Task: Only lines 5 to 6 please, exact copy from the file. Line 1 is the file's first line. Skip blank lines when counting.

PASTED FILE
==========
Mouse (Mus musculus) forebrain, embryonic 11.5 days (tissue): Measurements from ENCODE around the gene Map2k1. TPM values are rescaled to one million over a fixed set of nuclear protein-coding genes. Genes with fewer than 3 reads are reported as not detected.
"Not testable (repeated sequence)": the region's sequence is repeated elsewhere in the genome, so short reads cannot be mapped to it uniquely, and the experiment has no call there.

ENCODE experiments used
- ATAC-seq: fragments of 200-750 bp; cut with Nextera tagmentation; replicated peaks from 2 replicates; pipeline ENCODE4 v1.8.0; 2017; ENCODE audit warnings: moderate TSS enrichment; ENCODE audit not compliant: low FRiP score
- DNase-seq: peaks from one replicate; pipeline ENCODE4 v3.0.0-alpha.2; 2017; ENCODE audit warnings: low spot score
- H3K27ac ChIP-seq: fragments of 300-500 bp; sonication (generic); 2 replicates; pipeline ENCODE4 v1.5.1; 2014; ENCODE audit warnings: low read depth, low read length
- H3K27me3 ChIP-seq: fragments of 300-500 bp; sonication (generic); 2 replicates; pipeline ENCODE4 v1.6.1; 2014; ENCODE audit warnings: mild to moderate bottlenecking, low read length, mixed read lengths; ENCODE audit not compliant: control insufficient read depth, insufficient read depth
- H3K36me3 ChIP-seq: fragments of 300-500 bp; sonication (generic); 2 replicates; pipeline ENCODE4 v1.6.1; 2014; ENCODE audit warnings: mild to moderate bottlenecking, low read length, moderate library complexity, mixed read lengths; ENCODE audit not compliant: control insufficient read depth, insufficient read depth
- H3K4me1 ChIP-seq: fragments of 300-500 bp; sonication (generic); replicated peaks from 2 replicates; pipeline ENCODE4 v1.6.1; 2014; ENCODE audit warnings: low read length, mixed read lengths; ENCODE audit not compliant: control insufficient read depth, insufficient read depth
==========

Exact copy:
- DNase-seq: peaks from one replicate; pipeline ENCODE4 v3.0.0-alpha.2; 2017; ENCODE audit warnings: low spot score
- H3K27ac ChIP-seq: fragments of 300-500 bp; sonication (generic); 2 replicates; pipeline ENCODE4 v1.5.1; 2014; ENCODE audit warnings: low read depth, low read length